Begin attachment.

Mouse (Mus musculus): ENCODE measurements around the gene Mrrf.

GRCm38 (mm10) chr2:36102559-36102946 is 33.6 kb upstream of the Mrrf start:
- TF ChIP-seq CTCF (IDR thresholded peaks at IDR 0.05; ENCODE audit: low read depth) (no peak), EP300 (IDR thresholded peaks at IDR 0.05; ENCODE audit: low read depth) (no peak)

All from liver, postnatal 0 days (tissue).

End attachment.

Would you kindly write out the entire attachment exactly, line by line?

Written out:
Mouse (Mus musculus): ENCODE measurements around the gene Mrrf.

GRCm38 (mm10) chr2:36102559-36102946 is 33.6 kb upstream of the Mrrf start:
- TF ChIP-seq CTCF (IDR thresholded peaks at IDR 0.05; ENCODE audit: low read depth) (no peak), EP300 (IDR thresholded peaks at IDR 0.05; ENCODE audit: low read depth) (no peak)

All from liver, postnatal 0 days (tissue).